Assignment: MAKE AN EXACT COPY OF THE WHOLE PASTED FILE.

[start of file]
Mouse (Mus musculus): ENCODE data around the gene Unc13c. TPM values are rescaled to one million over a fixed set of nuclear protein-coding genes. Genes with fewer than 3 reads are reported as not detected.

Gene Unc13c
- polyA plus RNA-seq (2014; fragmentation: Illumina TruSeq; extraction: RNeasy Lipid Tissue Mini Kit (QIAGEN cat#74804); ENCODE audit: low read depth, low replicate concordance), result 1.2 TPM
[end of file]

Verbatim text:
Mouse (Mus musculus): ENCODE data around the gene Unc13c. TPM values are rescaled to one million over a fixed set of nuclear protein-coding genes. Genes with fewer than 3 reads are reported as not detected.

Gene Unc13c
- polyA plus RNA-seq (2014; fragmentation: Illumina TruSeq; extraction: RNeasy Lipid Tissue Mini Kit (QIAGEN cat#74804); ENCODE audit: low read depth, low replicate concordance), result 1.2 TPM